• Civil Rights Lessons from the Smithsonian: Smithsonian Source offers a smaller package of document-based question (DBQ) activities and lesson plans with links to source material. There are resources here for all grades, including two elementary school plans and both high school and middle school DBQs.

General Resources for Black History Month

There are many wonderful resources online for Black History Month, and unfortunately, we could just cover a few. Did we miss anything? What resources do you use in your classroom during Black History Month?

Comments (12)Sign in or register to postSubscribe to comments via RSS

DeanJeanQuam's picture
Dean of University of Minnesota - College of Education & Human Development

Nice list! We have a resource to add. You can also celebrate Black History Month by hosting an African American Read-In in your classroom or community: http://cehdvision2020.umn.edu/cehd-blog/celebrate-black-history-month-by.... Either formal or casual, it's a great way for students to learn the historical significance of education and literacy in the African American community.
-Dean Jean Quam, University of Minnesota CEHD

Shelley's picture

Thank-you everyone for all the great online resources. I work in an environment where there is no access to online resources. Therefore, I have utilized our local public library. I was able to get a variety of DVDs and books.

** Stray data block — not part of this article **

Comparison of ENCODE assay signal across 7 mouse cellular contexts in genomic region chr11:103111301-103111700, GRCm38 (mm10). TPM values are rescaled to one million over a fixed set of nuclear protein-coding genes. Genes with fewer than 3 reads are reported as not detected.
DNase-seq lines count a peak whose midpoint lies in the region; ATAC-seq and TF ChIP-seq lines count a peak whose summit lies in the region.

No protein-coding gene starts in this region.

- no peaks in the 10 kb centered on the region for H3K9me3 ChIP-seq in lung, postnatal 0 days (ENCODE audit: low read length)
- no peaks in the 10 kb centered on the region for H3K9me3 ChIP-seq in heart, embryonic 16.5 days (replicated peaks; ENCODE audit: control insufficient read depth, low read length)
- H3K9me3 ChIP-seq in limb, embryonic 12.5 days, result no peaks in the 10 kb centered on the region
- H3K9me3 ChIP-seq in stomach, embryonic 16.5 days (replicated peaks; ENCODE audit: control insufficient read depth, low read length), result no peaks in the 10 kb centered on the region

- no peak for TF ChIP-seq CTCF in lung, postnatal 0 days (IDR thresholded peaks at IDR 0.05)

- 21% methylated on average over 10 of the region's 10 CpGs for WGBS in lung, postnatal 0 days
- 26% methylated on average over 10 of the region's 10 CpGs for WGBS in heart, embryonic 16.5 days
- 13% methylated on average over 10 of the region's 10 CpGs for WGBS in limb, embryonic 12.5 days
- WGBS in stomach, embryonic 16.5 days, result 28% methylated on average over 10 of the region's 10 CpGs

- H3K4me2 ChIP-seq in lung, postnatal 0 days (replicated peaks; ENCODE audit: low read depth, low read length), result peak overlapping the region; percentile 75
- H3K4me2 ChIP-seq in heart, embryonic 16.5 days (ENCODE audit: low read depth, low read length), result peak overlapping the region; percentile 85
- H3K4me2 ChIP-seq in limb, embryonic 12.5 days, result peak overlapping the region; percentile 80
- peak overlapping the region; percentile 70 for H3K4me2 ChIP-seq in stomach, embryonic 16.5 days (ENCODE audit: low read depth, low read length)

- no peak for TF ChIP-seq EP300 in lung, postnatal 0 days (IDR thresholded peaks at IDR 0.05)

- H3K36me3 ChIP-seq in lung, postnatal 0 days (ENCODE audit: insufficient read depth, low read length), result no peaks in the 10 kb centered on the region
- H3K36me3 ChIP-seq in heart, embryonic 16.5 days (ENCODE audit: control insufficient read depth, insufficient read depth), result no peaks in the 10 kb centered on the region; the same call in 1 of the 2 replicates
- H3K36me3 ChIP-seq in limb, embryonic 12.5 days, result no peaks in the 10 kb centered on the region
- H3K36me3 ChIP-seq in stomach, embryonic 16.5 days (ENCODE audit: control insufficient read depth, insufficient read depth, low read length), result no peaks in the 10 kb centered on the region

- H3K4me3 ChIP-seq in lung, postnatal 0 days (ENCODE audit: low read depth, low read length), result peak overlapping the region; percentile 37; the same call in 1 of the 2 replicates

I highly recommend reading the link on the Do's and Don'ts of Teaching Black History.

Jennifer Carey's picture
Jennifer Carey
Director of Educational Technology from Miami, FL

Thank you all for this list!! This is excellent. Thanks for everyone who included additions.

noellerapozogmailcom - 268991's picture

I teach fourth graders and broaching the subject of African American studies can sometimes be a tricky thing (considering how horrible and violent it was), especially working in a district that's demographics are primarily Caucasian. However, after reading your blog and checking out the websites you tagged, I felt better informed and more comfortable talking about African American history from the stand point of it being, "American history" as well- I've never really looked at it this way. I appreciate your insight and the resources you provided- I found them very helpful. Currently my students are creating African American reports. Each student has chosen a person to explore and research on his or her iPads and in the library. I've taught them to write a summary style of essay using a persuasive tone to convince me that there person of choice is the most interesting African American that has lived. They are also expected to create an oral presentation explaining their person to the rest of the class, as well as some sort of visual aid to go with their report. We'll see how it goes...

Thanks for your post and information I found it very helpful!

Basmah's picture

I really like the banner that you have in your picture. May I ask where you got it?

Hillary Hill's picture
Hillary Hill
Community Engagement Intern at Edutopia


We used the photo under a Creative Commons license. The photo comes from Z. Smith Reynolds. Their Flickr account is @zsrlibrary - https://www.flickr.com/photos/zsrlibrary/. You might want to try getting in contact through there.

Hope this helps!